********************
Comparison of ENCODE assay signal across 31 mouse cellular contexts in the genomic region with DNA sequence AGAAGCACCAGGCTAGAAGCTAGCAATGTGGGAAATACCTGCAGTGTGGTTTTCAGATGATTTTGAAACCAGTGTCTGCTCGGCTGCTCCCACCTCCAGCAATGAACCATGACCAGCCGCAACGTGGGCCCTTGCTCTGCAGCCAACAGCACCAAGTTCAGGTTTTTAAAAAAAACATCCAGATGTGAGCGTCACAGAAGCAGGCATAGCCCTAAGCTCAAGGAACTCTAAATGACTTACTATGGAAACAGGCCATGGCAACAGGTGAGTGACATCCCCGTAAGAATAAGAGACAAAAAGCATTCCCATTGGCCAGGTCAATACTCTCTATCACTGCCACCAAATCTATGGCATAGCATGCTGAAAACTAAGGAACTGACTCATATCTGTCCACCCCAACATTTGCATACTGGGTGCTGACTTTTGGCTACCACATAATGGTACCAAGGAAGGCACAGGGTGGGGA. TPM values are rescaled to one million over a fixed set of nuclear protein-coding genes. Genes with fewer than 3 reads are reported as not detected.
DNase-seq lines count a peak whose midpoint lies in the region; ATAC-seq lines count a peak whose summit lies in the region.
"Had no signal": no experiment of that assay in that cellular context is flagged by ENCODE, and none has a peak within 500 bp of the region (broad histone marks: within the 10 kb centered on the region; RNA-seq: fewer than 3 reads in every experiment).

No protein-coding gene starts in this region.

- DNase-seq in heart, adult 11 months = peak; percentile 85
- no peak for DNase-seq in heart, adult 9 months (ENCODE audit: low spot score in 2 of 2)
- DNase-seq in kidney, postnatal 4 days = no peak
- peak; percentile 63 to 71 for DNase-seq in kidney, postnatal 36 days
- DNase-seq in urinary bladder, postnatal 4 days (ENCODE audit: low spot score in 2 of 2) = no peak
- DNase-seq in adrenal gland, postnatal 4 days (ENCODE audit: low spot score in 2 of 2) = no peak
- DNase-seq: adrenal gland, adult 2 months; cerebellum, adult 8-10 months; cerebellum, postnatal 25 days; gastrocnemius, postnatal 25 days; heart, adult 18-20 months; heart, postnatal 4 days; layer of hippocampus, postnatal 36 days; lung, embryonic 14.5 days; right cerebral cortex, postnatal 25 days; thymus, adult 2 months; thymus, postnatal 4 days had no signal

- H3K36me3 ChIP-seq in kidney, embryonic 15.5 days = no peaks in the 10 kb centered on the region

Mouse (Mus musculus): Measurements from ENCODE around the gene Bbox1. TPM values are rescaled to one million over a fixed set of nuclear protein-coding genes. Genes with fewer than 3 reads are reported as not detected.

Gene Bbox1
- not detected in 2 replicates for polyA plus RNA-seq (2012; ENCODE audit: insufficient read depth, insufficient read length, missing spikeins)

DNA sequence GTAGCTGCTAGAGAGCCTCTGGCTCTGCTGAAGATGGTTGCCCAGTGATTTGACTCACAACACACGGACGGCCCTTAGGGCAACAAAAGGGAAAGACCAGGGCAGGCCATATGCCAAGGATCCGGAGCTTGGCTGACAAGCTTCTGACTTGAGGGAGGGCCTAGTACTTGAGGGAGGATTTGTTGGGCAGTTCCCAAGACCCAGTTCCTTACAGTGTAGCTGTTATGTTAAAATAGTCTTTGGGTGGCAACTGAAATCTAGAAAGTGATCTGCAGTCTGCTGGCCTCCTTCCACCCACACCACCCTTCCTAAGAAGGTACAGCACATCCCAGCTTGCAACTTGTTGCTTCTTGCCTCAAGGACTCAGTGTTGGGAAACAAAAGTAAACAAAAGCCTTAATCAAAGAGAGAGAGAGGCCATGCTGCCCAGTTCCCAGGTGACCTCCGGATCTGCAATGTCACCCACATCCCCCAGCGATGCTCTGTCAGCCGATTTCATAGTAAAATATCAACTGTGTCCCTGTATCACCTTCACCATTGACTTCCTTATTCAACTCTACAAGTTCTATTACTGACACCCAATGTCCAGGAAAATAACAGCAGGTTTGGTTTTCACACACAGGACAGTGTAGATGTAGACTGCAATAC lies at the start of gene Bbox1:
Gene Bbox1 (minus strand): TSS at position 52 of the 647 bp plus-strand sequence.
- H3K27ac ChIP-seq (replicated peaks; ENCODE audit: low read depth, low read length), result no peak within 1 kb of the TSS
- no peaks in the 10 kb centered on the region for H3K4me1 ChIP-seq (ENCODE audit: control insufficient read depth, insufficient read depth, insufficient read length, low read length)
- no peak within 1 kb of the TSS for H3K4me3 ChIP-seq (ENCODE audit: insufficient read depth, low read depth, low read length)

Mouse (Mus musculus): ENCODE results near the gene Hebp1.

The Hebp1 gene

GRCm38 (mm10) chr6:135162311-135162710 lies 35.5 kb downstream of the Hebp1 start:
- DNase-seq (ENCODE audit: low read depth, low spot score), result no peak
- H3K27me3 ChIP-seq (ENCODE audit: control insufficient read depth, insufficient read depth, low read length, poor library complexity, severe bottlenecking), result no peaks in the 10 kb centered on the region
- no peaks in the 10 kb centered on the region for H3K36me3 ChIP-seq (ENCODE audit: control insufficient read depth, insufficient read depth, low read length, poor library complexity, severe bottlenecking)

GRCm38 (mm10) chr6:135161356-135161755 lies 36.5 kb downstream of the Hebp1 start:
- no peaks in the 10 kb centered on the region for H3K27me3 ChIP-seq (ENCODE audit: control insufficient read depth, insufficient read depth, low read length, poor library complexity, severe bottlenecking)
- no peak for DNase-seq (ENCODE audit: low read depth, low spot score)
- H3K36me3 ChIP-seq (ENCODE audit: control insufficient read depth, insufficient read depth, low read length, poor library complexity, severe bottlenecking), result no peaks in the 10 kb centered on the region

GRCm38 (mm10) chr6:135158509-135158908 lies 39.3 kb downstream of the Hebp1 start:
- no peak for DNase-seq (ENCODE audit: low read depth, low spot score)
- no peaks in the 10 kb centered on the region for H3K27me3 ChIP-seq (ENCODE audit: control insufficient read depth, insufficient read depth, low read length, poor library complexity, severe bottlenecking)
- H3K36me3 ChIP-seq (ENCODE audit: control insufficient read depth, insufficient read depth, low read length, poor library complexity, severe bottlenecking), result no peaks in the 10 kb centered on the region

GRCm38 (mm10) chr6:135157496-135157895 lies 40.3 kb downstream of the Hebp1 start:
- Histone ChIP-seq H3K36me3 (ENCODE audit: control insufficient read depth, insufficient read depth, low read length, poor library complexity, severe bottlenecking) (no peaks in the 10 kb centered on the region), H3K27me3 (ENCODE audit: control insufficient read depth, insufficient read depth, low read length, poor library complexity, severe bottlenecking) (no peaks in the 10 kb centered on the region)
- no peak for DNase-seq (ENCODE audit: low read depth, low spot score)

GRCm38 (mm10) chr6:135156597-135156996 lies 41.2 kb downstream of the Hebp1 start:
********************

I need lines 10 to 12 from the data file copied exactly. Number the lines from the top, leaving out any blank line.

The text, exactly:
- DNase-seq in adrenal gland, postnatal 4 days (ENCODE audit: low spot score in 2 of 2) = no peak
- DNase-seq: adrenal gland, adult 2 months; cerebellum, adult 8-10 months; cerebellum, postnatal 25 days; gastrocnemius, postnatal 25 days; heart, adult 18-20 months; heart, postnatal 4 days; layer of hippocampus, postnatal 36 days; lung, embryonic 14.5 days; right cerebral cortex, postnatal 25 days; thymus, adult 2 months; thymus, postnatal 4 days had no signal

- H3K36me3 ChIP-seq in kidney, embryonic 15.5 days = no peaks in the 10 kb centered on the region